Title Field Validation of Passive Monitors for the Determination of Employee Exposures to Methylene Chloride in Pharmaceutical Production Facilities.
    Date January 1999
    Journal American Industrial Hygiene Association Journal
    Excerpt

    A series of field evaluations was performed to estimate the overall uncertainty of three manufacturers' passive monitors (Assay Technology Model 541 and 546, 3M Model 3520, and SKC Model 575-001) to determine methylene chloride (MeCl2) concentrations. Area samples were exposed in a pharmaceutical production facility at five MeCl2 air concentrations for both permissible exposure limit (PEL) and short-term exposure limit (STEL) periods. A specially designed evaluation chamber was used to concurrently expose six of each type of passive monitor while concurrently collecting six active samples from locations surrounding the dosimeter array. The active samples were used to estimate the actual concentration during the evaluation period. The precision, bias, and overall uncertainty were estimated for each monitor type at concentrations bracketing the Occupational Safety and Health Administration proposed exposure limits. The actual MeCl2 concentrations for the PEL sampling periods ranged from 0.9 to 63 ppm. The pooled overall uncertainty results for all the passive monitors evaluated under PEL sampling conditions met the NIOSH accuracy recommendations. Pooled overall uncertainty for PEL evaluations for the monitors were: Assay Technology Model 546 +/- 17%; 3M +/- 13%; and SKC +/- 17%. Actual MeCl2 concentrations for the STEL sampling periods ranged from 14 to 357 ppm. Pooled overall uncertainty results for Assay Technology and 3M monitors evaluated under STEL sampling conditions met the NIOSH accuracy recommendations; however, the SKC passive monitor was slightly greater than the NIOSH recommendation. Pooled overall uncertainty for STEL evaluations for the monitors were: Assay Technology Model 541 +/- 18%; 3M +/- 16%; and SKC +/- 27%.

    Title Analysis of Third-party Certification Approaches Using an Occupational Health and Safety Conformity-assessment Model.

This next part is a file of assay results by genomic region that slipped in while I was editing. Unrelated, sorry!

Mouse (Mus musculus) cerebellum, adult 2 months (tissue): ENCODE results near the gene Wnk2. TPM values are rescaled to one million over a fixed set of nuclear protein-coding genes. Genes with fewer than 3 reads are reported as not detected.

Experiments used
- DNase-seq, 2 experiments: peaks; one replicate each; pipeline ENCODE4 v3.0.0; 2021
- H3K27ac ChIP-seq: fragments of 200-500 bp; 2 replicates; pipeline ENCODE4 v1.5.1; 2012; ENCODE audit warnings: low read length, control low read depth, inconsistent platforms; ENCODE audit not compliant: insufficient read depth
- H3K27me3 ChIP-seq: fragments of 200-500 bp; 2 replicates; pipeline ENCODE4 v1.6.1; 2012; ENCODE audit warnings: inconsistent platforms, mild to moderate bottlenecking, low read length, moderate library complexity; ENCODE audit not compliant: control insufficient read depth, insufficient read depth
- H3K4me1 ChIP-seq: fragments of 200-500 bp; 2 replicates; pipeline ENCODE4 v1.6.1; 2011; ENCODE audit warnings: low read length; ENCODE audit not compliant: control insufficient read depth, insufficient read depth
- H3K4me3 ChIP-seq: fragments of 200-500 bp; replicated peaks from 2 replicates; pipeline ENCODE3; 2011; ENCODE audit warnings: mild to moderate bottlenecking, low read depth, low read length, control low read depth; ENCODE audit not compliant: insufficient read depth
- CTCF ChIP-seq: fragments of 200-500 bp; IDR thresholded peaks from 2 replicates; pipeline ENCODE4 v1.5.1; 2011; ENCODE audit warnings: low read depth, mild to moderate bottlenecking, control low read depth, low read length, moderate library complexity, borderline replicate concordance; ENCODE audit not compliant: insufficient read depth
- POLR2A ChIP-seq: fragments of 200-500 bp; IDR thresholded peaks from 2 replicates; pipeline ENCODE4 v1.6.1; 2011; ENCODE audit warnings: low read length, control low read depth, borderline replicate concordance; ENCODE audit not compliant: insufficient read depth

Date December 1998
    Journal American Industrial Hygiene Association Journal
    Excerpt

    The occupational health and safety conformity-assessment model presented in this article was developed (1) to analyze 22 public and private programs to determine the extent to which these programs use third parties in conformity-assessment determinations, and (2) to establish a framework to guide future policy developments related to the use of third parties in occupational health and safety conformity-assessment activities. The units of analysis for this study included select Occupational Safety and Health Administration programs and standards, International Organization for Standardization-based standards and guidelines, and standards and guidelines developed by nongovernmental bodies. The model is based on a 15-cell matrix that categorizes first-, second-, and third-party activities in terms of assessment, accreditation, and accreditation-recognition activities. The third-party component of the model has three categories: industrial hygiene/safety testing and sampling; product, equipment, and laboratory certification; and, occupational health and safety management system registration/certification. Using the model, 16 of the 22 programs were found to have a third-party component in their conformity-assessment structure. The analysis revealed that (1) the model provides a useful means to describe and analyze various third-party approaches, (2) the model needs modification to capture aspects of traditional governmental conformity-assessment/enforcement activities, and (3) several existing third-party conformity-assessment systems offer robust models that can guide future third-party policy formulation and implementation activities.

    Title Comparison of Aiha Iso 9001-based Occupational Health and Safety Management System Guidance Document with a Manufacturer's Occupational Health and Safety Assessment Instrument.
    Date August 1998
    Journal American Industrial Hygiene Association Journal
    Excerpt

    Numerous manufacturing and service organizations have integrated or are considering integration of their respective occupational health and safety management and audit systems into the International Organization for Standardization-based (ISO) audit-driven Quality Management Systems (ISO 9000) or Environmental Management Systems (ISO 14000) models. Companies considering one of these options will likely need to identify and evaluate several key factors before embarking on such efforts. The purpose of this article is to identify and address the key factors through a case study approach. Qualitative and quantitative comparisons of the key features of the American Industrial Hygiene Association ISO-9001 harmonized Occupational Health and Safety Management System with The Goodyear Tire & Rubber Co. management and audit system were conducted. The comparisons showed that the two management systems and their respective audit protocols, although structured differently, were not substantially statistically dissimilar in content. The authors recommend that future studies continue to evaluate the advantages and disadvantages of various audit protocols. Ideally, these studies would identify those audit outcome measures that can be reliably correlated with health and safety performance.